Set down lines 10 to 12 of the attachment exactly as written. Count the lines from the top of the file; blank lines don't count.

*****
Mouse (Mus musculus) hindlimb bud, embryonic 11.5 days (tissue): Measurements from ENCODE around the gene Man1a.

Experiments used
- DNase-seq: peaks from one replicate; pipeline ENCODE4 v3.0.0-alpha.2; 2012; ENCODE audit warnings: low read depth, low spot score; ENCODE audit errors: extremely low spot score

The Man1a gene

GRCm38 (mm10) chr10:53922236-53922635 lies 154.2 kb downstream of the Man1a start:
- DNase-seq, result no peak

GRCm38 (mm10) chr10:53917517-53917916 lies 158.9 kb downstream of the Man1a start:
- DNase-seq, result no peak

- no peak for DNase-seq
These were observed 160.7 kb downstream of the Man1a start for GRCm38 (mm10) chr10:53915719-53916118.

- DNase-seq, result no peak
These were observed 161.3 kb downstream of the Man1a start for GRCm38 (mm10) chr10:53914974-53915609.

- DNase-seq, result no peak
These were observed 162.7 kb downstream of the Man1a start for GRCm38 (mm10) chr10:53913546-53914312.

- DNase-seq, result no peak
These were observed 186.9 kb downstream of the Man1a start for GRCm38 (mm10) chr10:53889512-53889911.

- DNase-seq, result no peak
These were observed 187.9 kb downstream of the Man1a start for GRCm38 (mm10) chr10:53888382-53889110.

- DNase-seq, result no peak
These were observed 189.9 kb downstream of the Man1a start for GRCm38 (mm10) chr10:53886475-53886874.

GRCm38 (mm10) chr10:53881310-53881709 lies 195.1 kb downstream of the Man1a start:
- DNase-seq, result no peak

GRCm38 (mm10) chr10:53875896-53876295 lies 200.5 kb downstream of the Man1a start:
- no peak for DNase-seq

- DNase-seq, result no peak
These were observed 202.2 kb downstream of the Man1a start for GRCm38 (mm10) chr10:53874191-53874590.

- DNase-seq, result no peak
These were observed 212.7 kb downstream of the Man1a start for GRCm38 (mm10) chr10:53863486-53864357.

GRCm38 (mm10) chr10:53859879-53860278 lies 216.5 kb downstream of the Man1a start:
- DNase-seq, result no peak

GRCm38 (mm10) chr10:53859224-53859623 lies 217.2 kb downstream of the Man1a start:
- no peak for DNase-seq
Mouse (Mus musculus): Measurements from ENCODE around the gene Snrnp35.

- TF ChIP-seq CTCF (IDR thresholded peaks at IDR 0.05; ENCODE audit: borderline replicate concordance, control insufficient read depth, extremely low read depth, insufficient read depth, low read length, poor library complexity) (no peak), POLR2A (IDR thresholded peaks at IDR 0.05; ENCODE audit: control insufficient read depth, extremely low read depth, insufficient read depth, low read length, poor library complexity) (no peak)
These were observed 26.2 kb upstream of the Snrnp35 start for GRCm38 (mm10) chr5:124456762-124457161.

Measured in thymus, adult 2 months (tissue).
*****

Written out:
These were observed 160.7 kb downstream of the Man1a start for GRCm38 (mm10) chr10:53915719-53916118.

- DNase-seq, result no peak
These were observed 161.3 kb downstream of the Man1a start for GRCm38 (mm10) chr10:53914974-53915609.